These are support images for the prior post on US Bond Market Bubble. Essentially these are data from ICI Institute and from CNN Money showing net cash flows and yields on bonds over 1995-2009 and also the current spreads between US Treasury bills and Corporate Bonds.
Another aspect that points to a bear market in addition to the frightening volume numbers is the Gold Spectator web page's BEV Chart. The Red Yield Plot shows that the US T-Bonds rising during the Stock Market Crash of October 2008. The Current Yield dropped over 200 Basis Points as the DJIA fell below its BEV -40% line.
Gold Spectator(GSR) analysis makes an interesting point that, despite seemingly rising flows, since October 2009, as a Debt Crisis stirred in Europe (worsened by April 2010 with PIGS in big trouble), some money has been slowly walking away from the US Treasury Bond Market. So the question we should all ask ourselves is whether this money is Smart or Dumb Money? GSR think it’s Smart Money and my own reading of a previous Societe Generale report correlates this opinion that too much speculative money is in bond markets with no clear objectives, a sure recipe for pain.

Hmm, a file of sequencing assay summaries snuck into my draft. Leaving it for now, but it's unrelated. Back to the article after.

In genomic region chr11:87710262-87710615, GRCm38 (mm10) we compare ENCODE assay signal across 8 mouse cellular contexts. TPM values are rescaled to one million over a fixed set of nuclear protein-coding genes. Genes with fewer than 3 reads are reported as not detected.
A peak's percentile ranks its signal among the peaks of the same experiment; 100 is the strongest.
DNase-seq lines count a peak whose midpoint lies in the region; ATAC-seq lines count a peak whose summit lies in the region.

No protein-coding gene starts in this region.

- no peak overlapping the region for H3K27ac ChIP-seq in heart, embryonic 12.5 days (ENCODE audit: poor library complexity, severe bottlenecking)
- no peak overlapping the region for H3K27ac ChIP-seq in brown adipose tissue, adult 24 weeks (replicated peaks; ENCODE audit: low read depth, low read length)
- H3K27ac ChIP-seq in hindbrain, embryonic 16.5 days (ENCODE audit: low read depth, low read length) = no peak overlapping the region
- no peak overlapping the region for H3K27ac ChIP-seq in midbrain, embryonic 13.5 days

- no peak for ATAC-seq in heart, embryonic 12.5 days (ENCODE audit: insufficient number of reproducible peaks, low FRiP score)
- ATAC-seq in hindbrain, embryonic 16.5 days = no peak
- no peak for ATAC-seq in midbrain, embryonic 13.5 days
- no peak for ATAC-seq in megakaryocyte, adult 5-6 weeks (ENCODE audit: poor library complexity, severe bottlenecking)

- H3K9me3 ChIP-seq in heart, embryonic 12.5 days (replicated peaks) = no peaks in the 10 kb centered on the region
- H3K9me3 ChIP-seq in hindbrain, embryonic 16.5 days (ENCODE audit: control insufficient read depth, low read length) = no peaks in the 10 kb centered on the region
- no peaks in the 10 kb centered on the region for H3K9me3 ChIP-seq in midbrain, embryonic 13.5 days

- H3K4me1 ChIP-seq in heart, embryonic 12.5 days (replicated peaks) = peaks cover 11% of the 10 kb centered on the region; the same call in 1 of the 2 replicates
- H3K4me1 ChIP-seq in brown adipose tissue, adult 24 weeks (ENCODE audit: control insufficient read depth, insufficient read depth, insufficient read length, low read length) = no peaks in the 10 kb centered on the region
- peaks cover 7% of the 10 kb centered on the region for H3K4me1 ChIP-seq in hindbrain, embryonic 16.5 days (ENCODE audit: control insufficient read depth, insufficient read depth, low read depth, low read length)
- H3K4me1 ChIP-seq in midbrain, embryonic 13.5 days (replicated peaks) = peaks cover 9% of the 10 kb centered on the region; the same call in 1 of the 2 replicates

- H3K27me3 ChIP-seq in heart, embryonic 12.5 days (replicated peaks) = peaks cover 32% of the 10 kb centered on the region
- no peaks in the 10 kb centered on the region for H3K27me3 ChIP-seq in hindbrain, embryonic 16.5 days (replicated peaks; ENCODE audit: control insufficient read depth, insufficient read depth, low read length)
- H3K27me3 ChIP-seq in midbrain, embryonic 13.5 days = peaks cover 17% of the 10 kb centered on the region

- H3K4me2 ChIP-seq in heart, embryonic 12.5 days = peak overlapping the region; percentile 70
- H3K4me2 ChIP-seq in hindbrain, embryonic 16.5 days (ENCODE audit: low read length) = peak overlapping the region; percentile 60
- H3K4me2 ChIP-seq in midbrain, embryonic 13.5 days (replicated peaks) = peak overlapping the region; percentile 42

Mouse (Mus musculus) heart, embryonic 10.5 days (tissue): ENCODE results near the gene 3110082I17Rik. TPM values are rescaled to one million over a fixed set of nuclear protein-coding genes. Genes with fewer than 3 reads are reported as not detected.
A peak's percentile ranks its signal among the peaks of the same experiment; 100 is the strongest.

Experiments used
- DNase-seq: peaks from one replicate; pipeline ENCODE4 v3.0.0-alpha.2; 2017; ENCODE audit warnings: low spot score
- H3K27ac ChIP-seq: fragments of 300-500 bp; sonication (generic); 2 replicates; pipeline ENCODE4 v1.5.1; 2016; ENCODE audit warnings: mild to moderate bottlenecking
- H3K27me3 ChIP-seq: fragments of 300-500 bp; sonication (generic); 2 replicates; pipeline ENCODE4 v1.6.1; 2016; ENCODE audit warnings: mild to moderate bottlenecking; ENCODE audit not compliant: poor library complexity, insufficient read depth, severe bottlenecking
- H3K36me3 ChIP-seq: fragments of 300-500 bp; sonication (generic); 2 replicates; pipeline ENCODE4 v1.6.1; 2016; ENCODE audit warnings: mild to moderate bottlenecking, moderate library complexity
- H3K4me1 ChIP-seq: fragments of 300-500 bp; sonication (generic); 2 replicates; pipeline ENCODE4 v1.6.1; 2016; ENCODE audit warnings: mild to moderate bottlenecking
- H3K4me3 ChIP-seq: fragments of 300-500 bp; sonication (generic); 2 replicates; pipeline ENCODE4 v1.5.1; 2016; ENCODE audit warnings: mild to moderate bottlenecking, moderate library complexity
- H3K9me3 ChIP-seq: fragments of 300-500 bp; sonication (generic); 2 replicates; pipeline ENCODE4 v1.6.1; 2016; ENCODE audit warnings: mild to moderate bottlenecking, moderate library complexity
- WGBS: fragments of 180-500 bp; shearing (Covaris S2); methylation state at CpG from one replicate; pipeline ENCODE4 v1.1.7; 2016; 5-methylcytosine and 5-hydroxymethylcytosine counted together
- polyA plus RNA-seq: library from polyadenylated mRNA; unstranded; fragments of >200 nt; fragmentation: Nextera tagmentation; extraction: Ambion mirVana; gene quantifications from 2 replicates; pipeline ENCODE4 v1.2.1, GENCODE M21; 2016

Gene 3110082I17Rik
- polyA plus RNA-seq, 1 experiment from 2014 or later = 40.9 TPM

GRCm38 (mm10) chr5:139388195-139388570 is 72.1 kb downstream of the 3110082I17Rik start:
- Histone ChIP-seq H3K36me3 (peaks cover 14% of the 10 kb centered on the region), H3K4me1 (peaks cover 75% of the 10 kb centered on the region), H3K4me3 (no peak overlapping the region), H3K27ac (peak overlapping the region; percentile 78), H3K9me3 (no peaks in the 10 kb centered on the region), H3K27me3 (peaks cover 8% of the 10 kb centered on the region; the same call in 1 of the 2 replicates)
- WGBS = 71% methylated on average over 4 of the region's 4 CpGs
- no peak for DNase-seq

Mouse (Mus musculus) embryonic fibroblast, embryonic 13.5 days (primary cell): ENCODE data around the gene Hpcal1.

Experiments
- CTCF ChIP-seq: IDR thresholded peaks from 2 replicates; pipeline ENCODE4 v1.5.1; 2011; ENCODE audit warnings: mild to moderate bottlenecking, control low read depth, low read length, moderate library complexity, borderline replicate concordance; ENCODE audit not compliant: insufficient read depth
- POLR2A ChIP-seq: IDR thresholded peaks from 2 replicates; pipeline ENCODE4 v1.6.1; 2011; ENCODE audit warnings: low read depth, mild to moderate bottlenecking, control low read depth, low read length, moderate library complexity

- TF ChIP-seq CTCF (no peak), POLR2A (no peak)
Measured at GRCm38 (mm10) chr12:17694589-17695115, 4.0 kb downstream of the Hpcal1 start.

It is quite possible we may be witnessing the early stages of a crisis in the US T-Bond market.
Is that possible? Yes, it’s happened before in the 1970’s. Before the 1970s, came the 1950s & 60s.All-in-all, these were 30 years of losing money in the US T-Bond market. But in the 1970’s, the flood gates of US Monetary Inflation opened wide, and US T-Bonds earned the moniker of “Certificates-of-Confiscation.”
The 2010 crisis might come on a lot more quicker and if that happens, the ensuing crisis will dwarf the 2008 debacle.